Hajj and globalisation: How Saudi Arabia is adapting, and could adapt, to the challenges of modernity to pilgrimage

Hajj began on 19th August and more than two million Muslims have gathered at Mecca to take part. The pilgrimage is an obligatory act of worship that Muslims must undertake once in a lifetime, as long as they are financially able and fit enough to do so.

Before modern transport systems, Muslims living outside the Arab world had little expectation of completing Hajj. Whereas the number of pilgrims reached a peak of 3 million in 2012, prior to the mid-1950s, the number of pilgrims travelling from overseas rarely exceeded 100,000. Modern Saudi infrastructure, which are now crucial for dealing with the number of visitors to Mecca in the age of international travel, was still developing at this time.

Periodic disasters, including stampedes and fires, have cost hundreds their lives, and Hajj organisers and guides compare preparing and overseeing the pilgrimage to hosting the Olympics, but every year instead of once every four years. Development in the age of globalisation continues. A $50 billion investment in the Saudi kingdom to fund new transport and infrastructure is estimated to have doubled the size of Hajj by 2030, and this investment is crucial if the country is to keep up with increasing numbers of pilgrims.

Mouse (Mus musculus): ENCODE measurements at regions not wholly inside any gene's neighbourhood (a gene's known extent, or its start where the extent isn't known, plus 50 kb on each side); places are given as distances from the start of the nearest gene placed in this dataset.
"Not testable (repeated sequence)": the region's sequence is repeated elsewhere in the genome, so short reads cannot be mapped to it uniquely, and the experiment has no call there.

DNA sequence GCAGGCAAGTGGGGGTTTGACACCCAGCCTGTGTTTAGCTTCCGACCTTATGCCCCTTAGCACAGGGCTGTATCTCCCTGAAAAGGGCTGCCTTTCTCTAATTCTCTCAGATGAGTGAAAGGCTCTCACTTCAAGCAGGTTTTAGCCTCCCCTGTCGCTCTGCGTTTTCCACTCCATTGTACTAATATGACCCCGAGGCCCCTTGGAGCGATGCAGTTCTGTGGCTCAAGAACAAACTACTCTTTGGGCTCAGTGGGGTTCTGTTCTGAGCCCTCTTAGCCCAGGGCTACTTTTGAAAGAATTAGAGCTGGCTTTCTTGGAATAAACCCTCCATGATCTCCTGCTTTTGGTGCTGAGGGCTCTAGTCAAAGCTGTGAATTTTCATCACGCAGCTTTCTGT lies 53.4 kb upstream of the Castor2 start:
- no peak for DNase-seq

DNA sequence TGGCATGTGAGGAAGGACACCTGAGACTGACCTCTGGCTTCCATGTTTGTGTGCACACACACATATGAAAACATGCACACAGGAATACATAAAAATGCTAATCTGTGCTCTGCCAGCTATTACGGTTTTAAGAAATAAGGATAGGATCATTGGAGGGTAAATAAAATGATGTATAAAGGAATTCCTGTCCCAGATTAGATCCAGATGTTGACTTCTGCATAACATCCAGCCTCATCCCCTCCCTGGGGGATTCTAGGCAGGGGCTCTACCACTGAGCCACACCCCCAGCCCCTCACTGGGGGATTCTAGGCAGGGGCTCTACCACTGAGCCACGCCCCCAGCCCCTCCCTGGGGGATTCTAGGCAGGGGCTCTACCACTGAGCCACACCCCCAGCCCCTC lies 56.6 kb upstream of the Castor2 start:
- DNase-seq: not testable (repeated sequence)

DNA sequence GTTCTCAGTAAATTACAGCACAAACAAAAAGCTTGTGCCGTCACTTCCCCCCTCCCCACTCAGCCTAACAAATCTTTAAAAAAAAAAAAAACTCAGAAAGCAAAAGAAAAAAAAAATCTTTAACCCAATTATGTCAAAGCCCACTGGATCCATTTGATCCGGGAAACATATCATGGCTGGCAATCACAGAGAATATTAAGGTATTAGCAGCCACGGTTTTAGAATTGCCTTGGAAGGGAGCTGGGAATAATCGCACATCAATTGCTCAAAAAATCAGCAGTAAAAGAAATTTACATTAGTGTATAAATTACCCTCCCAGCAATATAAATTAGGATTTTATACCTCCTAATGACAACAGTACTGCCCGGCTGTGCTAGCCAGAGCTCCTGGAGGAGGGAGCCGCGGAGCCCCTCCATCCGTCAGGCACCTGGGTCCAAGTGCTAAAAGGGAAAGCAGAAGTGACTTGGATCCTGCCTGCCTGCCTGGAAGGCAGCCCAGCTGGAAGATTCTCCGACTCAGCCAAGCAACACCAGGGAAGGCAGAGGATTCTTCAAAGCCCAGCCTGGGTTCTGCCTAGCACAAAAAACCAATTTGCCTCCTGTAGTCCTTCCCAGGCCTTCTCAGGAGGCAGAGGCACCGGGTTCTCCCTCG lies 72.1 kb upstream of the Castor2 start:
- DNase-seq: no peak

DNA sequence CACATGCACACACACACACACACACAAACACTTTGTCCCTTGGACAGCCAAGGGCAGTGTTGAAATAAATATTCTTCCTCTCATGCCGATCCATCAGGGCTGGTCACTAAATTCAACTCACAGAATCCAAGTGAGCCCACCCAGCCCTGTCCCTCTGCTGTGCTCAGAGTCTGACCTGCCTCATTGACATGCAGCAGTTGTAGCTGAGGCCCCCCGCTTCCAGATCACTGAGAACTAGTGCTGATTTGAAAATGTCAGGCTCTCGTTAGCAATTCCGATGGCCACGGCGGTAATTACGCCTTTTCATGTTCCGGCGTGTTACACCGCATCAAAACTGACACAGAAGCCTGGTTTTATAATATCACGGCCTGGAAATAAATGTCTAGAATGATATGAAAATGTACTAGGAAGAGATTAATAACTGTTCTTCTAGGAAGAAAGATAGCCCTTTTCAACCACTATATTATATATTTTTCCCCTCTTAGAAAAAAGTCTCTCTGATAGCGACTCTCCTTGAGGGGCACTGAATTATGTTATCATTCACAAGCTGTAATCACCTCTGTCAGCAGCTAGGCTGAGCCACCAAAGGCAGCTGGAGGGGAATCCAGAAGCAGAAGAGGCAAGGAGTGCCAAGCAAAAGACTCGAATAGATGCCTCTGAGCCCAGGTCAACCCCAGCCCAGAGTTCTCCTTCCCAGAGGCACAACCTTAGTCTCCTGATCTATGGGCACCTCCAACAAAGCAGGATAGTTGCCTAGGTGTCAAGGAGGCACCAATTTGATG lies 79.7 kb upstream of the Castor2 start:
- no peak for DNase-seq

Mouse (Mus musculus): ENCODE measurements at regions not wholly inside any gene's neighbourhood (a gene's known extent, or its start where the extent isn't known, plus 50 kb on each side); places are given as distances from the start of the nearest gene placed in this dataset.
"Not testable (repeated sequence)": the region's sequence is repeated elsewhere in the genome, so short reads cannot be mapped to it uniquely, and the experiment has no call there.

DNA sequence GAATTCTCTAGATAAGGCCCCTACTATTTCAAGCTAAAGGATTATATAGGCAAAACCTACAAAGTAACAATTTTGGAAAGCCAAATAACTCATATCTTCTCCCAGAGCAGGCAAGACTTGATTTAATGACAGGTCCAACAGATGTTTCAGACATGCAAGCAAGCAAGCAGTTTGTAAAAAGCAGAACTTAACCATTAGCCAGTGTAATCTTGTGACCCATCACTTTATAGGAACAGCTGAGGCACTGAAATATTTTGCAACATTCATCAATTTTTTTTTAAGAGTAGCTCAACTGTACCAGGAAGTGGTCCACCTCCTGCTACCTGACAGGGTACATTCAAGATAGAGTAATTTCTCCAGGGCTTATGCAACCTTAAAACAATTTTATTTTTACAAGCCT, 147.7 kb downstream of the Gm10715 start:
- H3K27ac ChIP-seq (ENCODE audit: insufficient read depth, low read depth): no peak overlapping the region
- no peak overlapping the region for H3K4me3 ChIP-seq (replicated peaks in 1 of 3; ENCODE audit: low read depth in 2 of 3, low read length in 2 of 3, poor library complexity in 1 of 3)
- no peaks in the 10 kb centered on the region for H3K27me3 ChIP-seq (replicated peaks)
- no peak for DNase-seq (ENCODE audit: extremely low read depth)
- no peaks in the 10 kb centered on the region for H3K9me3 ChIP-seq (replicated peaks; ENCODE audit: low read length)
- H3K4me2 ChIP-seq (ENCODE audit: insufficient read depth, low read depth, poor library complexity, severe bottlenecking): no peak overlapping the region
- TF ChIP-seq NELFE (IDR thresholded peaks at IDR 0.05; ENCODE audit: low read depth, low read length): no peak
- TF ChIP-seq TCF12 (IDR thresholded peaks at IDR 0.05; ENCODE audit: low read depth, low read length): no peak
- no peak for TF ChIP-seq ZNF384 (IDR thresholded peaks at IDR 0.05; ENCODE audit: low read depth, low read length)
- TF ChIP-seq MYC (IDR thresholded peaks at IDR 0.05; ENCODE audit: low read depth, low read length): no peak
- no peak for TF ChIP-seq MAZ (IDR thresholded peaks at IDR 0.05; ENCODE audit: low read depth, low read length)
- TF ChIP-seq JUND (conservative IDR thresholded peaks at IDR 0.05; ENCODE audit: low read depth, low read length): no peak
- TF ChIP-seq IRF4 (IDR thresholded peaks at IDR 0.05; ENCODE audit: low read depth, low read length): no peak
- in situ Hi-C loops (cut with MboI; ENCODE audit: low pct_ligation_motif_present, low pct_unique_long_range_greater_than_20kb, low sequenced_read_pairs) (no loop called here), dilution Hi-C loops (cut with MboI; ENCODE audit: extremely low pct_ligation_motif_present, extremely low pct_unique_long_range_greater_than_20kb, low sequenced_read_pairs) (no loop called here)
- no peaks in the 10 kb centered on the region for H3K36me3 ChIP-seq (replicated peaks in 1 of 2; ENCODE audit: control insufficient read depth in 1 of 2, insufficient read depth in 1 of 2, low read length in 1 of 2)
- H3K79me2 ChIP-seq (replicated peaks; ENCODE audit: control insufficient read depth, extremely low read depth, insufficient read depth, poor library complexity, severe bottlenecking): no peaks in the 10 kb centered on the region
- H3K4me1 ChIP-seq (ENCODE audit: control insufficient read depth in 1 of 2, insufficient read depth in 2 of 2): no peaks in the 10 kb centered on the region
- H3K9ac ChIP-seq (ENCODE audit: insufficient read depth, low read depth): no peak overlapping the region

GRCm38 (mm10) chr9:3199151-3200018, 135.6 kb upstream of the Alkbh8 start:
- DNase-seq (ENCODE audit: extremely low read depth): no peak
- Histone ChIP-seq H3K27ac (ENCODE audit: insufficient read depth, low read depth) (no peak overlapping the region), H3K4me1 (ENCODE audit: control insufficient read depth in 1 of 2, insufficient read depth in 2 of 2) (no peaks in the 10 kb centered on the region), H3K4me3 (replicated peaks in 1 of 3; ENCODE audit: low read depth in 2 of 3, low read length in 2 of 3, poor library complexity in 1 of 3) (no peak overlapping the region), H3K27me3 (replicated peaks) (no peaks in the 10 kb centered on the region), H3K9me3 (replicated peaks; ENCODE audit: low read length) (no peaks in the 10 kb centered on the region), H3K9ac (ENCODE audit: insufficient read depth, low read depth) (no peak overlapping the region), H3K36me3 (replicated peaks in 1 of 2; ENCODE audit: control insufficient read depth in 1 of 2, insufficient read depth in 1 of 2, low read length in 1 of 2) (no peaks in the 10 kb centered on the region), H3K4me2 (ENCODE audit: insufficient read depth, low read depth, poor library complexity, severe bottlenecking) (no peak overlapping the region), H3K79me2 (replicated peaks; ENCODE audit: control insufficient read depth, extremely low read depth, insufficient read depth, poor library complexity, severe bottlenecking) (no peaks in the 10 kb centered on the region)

In the UK, the Hajj sector of the UK economy is estimated to be worth around £150 million (£310 million including Umrah), and the price of Hajj is fast increasing. While pilgrim welfare advocates have complained that these rising prices reflect UK organisers’ profiteering, this rise is occurring globally as a result of the Hajj industry becoming increasingly privatised and commercialised as demand for travel, accommodation, and other services rises. Despite their investments in the infrastructure of Hajj, the Saudi government has not made efforts to control these prices. Saudi VAT and municipality taxes have also increased recently, which also contributes to these price rises.

How exactly the commercial aspect of Hajj is reconciled with the pious aspect of Hajj is consistently debated, especially because, as McLoughlin writes in The Conversation, “the development of a consumer-capitalist model of religious tourism on the scale envisaged by Saudi Arabia is unprecedented”. As Hajj-related operations develop, and organisations in different countries adapt to this, there is a case for greater international governance of the Hajj and the Umrah in order to maintain order and protections in the industry.

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McLoughlin, S. (2018) ‘Hajj: how globalisation transformed the market for pilgrimage to Mecca’. [online] 15 August. https://theconversation.com/hajj-how-globalisation-transformed-the-market-for-pilgrimage-to-mecca-97888. [Accessed 21 August 2018].